Ibrahim Mohammed

Airports Concession Long Over Due – Comrade Air boss

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The proposed concessioning of Nigeria’s airport has been described as a well-intentioned and timely project that will give way for proper management of the nation’s entry points.

The managing director of Comrade Air Limited, Alhaji Umar Ibrahim Mohammed stated this in a chat with journalists on Monday, adding that outsourcing the management will address the rot witnessed in some airports.

Mohammed however said the concession process should be well handled with outcome that will be in favour of the country.

“This is indeed a brilliant and timely initiative. Concessions of our international airports are long overdue, especially with the government raising alarm over its lean resources. Seeing how public institutions are managed in Nigeria, with our airports too affected by our poor culture of maintenance, the government is taking a right step forward.

“Recently, Murtala Muhammad International Airport suffered power outage for hours, putting an end to operations within the airport. This tragic incident was an international embarrassment,” he said.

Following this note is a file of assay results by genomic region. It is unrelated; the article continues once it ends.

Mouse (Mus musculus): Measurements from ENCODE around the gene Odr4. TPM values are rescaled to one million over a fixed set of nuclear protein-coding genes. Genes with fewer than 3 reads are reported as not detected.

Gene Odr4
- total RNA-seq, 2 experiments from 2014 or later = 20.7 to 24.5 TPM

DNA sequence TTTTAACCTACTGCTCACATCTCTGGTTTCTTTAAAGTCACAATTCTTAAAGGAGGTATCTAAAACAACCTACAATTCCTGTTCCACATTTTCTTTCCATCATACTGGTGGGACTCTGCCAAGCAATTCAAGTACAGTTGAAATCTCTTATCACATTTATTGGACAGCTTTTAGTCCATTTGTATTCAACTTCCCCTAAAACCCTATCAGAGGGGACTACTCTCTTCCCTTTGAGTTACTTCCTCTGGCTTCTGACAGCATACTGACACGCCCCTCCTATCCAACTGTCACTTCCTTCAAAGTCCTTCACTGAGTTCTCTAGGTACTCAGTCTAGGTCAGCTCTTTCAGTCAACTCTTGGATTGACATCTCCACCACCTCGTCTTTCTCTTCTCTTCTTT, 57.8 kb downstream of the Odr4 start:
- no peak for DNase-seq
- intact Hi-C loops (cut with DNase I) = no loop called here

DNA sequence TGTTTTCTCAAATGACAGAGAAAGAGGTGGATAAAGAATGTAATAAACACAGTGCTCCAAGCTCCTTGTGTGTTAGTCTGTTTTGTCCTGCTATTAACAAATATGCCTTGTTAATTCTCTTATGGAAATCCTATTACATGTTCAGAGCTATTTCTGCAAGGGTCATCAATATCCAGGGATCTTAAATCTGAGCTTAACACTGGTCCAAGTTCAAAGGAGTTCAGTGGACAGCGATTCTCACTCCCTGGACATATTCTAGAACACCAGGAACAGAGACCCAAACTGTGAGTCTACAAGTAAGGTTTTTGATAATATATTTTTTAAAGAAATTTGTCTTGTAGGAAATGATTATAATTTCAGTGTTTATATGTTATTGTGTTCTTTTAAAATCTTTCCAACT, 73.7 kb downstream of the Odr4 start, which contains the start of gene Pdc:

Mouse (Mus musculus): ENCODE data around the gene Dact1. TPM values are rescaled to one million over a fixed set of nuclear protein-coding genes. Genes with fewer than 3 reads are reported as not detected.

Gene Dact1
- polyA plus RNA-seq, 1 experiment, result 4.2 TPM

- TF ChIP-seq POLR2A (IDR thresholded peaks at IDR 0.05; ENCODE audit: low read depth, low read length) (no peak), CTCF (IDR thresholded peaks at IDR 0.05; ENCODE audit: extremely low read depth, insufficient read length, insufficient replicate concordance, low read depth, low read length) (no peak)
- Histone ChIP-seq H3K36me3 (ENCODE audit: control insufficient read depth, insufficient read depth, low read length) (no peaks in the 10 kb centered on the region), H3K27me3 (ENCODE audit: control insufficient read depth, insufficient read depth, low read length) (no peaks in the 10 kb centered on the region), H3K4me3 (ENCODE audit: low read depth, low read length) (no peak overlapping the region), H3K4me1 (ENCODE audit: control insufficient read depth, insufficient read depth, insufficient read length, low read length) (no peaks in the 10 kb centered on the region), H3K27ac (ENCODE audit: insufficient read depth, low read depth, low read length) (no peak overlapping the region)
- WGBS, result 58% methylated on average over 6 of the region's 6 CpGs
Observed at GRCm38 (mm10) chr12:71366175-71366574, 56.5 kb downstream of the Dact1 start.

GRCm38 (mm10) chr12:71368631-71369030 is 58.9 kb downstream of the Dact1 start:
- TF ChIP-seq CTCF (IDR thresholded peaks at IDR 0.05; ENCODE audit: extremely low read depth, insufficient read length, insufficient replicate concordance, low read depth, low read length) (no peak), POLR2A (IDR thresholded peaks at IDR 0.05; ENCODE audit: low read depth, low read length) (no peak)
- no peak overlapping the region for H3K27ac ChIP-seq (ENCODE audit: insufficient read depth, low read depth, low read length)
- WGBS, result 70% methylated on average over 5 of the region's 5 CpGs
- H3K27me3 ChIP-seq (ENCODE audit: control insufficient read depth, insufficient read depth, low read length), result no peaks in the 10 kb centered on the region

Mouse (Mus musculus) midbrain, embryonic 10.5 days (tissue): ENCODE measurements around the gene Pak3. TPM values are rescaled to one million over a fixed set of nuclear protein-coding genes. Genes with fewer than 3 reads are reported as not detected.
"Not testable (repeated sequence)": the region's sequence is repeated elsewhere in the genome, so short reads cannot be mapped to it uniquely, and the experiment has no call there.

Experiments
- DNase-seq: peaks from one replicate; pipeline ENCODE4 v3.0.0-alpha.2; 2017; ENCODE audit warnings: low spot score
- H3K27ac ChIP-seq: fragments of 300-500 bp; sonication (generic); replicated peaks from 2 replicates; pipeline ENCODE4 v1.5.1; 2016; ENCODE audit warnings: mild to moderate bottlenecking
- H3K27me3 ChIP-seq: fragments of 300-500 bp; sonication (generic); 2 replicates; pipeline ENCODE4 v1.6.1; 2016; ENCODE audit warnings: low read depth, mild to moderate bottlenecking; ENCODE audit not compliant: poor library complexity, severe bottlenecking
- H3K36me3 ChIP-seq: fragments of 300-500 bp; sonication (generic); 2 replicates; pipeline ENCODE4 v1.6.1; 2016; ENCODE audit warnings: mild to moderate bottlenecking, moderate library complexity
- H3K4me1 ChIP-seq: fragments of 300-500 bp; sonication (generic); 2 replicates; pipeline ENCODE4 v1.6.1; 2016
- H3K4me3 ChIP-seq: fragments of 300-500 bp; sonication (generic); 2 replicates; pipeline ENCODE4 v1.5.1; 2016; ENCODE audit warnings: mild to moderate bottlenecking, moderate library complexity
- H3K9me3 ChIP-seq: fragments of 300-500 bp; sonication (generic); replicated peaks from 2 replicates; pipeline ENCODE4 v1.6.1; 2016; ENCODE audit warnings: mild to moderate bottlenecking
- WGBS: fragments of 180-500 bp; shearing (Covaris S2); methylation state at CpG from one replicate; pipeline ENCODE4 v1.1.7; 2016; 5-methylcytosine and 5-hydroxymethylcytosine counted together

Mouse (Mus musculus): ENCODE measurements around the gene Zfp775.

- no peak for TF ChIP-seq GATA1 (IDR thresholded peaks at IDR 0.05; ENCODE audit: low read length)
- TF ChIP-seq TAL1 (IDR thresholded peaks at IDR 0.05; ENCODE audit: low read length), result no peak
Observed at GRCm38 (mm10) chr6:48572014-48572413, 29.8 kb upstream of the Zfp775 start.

Mohammed said airports ought to give visitors to any country an idea on how the country functions, said Nigerian airports are not serving that important role.

He however advised that “the concession should depend on agreements with bidding companies and also their capability.

“It should favour Nigeria. Nigeria shouldn’t just transfer the national assets unless it’s sure of the terms and capability of the bidding concessionaires.”

The aviation expert however kicked against the idea of plotting a national career saying the idea “contradicts the government’s privatisation policy.

“How can we be talking about concession and nursing the idea of reviving national carrier at the same time? It’s even more so when you take note of the government’s continuous laments about its inability to manage public properties. Isn’t that the reason it’s setting out to sell national assets?

“A national carrier is economically ill-advised. It’s not a profitable venture, at least with what we’ve seen happening within the government. Having a carrier simply to res-establish a national pride shouldn’t be the focus of a country in recession.”

Mohammed also expressed skepticism on calls for adoption of expatriate quota in the nation’s aviation sector, saying though the country has adequate professionals to run the system, quality should not compromised.

“There are already outstanding Nigerian professionals occupying key positions in the aviation industry, so I don’t know where this is coming from. We have exceptional Nigerian pilots, engineers and other professionals competing excellently with their foreign counterparts, so the question of their availability to fill in these roles shouldn’t even arise. What we should be concerned about is whether such policy is likely to lower the quality of airline operations in Nigeria.”

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